Senate Votes To Overturn Presidential War Authorizations Against Iraq

(Photo by ETIENNE TORBEY/AFP via Getty Images)

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Micaela Burrow Investigative Reporter, Defense
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The Senate voted Wednesday 66-30 to repeal a pair of resolutions allowing the president to conduct military operations against Iraq, marking the first time in half a century Congress has rescinded the president’s war authorizations.

Republican Sen. Todd Young of Indiana and Democratic Sen. Tim Kaine of Virginia first introduced legislation overturning the Authorizations for Use of Military Force (AUMFs) for the 1991 Gulf War and 2002 Iraq War in 2019. Although no ongoing military campaigns rely on the two authorizations, proponents of the repeal say it serves as a significant step in reasserting Congress’ authority and reining in the president’s war powers.

“It’s been long past time for Congress to fulfill its constitutional duty in matters of where, when, and why we send American troops to sacrifice in defense of our country,” Russ Duerstine, executive director of Concerned Veterans for America, said in a statement. “Repealing these AUMFs also removes the possibility that they might be abused in the future to take America to war again without congressional approval.”

Detractors have warned that repealing the AUMFs without an appropriate replacement strips the Pentagon of a necessary tool for being able to quickly counter threats in the region. President Donald Trump relied on the 2002 AUMF to strike and kill Iranian Maj. General Qassem Suleimani on Iraqi soil.

U.S. troops continue to serve in Iraq in a non-combat capacity, working to advise and support Iraqi government security forces in the continuing battle against the Islamic State terrorist organization. (RELATED: ‘Potentially Devastating’: Pentagon Responds To Proposed GOP Defense Budget Cuts)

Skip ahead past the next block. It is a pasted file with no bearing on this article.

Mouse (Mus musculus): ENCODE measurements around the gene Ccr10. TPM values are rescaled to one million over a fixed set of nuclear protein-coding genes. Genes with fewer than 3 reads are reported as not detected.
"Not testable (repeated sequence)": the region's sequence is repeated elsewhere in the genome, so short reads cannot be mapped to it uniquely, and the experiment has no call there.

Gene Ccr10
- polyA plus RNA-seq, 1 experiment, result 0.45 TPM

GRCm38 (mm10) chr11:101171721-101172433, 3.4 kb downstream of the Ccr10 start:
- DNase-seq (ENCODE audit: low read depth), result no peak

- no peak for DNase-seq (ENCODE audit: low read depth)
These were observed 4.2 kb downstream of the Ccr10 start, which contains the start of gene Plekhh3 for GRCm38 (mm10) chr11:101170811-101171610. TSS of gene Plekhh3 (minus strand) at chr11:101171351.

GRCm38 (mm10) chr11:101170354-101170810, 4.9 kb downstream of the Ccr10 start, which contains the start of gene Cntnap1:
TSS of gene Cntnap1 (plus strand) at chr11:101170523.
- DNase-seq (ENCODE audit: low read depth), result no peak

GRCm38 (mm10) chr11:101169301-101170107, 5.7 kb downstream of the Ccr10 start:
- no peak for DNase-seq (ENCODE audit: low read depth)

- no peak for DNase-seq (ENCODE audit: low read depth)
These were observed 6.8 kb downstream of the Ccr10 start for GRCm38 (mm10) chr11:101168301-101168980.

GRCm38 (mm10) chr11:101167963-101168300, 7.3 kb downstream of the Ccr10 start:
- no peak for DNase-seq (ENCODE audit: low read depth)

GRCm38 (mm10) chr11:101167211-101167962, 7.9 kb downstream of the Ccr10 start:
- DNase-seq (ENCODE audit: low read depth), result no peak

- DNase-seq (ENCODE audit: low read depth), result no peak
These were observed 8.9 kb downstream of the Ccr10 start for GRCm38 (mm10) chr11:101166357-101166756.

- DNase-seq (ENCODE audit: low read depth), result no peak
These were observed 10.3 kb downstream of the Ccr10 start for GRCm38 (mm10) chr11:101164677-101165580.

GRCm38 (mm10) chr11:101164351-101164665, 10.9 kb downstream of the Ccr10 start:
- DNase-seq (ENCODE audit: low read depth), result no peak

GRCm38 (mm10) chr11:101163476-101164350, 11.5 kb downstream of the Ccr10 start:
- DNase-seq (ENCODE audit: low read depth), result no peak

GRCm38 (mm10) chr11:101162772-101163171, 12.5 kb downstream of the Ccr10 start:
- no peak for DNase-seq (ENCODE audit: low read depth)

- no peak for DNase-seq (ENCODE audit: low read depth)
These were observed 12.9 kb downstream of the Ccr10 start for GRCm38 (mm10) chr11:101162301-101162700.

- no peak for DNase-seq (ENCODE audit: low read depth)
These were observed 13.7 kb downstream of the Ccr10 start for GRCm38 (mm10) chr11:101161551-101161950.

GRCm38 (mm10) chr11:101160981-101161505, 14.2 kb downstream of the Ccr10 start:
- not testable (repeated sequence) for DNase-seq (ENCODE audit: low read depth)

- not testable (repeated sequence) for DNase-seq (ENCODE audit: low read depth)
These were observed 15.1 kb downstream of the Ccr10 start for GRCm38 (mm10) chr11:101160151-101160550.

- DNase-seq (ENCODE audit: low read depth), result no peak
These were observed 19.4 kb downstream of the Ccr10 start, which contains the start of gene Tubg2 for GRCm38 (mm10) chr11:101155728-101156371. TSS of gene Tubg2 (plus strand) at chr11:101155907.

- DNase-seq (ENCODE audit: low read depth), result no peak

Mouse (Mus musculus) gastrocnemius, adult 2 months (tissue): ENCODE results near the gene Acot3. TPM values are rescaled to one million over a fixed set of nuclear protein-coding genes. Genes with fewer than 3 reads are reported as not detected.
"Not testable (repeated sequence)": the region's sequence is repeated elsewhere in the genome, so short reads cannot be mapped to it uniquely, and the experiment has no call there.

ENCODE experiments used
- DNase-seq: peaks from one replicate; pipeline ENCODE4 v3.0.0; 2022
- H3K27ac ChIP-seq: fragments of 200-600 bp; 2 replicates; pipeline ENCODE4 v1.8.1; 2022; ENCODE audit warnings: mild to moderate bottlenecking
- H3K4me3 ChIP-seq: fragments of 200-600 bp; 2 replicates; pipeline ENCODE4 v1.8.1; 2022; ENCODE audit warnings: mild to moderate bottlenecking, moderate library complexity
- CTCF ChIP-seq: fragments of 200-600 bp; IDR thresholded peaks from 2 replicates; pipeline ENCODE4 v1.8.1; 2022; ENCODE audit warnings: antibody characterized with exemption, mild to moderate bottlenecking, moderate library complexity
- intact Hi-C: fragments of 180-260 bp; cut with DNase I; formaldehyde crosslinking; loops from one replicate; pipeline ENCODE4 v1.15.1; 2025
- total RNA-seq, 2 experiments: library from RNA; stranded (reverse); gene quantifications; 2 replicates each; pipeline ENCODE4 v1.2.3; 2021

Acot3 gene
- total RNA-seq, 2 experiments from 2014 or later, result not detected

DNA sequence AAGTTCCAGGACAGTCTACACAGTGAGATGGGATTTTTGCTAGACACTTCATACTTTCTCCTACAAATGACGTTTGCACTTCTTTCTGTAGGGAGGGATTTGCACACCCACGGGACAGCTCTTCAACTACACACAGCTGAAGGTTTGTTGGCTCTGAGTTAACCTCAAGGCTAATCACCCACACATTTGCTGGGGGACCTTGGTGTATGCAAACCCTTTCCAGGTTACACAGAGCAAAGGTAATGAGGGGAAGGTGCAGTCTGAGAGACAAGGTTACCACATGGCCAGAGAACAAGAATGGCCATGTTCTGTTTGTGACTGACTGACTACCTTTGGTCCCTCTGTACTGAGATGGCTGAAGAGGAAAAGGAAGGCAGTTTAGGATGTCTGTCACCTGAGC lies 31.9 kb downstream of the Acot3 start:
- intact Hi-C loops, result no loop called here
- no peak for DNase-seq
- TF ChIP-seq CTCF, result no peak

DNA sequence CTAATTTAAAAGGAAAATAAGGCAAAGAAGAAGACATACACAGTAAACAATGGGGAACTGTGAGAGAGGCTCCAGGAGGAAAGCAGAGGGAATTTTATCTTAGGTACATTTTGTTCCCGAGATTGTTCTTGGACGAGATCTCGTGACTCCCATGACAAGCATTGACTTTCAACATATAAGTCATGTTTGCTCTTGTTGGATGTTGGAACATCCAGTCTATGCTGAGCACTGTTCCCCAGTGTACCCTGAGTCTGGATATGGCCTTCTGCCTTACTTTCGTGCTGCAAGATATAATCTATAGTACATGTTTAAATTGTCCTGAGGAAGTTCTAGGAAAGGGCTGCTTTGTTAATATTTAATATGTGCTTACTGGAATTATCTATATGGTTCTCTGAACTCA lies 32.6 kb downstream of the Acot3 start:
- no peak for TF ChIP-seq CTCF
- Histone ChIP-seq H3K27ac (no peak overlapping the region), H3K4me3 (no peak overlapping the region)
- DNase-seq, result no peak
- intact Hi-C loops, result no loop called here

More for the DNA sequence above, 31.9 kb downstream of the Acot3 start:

The White House after a procedural vote Thursday pledged to support the Senate bill overturning the Iraq War and Gulf War authorizations in a statement, noting that the U.S. no longer has ongoing military activities in Iraq that depend on the authorizations.

FILE PHOTO: A U.S. soldier watches as a statue of Iraq’s President Saddam Hussein falls in central Baghdad, Iraq April 9, 2003. REUTERS/Goran Tomasevic/File Photo

“The Iraq War has itself been long over. This AUMF outlived its purpose and we can no longer justify keeping it in effect,” Senate Majority Leader Chuck Schumer said on the Senate floor ahead of Thursday’s vote, according to CBS News.

Several amendments,including one that would have hinged an approval for military operations against Iraq on the administration’s ability to certify Iran no longer provided any form of support to proxy militias in Iraq and Syria, failed to make it into the final bill.

The vote comes just days after the 20th anniversary of the U.S. “shock and awe” campaign against Saddam Hussein’s Iraq in 2003 that ousted the regime and led to a protracted attempt to reconstitute a democratic central government and counter insurgencies. ISIS quickly found a foothold in Iraq and captured swaths of territory in 2014.

The total cost of the war could reach $2.89 trillion by 2050 if the costs of medical care for U.S. veterans of the Iraq war is factored in, according to a recent report from Brown University. Researchers estimated that more than 500,000 people, including thousands of civilians, have been killed.

However, the bill leaves untouched a 2001 AUMF enacted in the wake of the 9/11 attacks authorizing the president to use “all necessary and appropriate force” against the perpetrators and launching the War on Terror.

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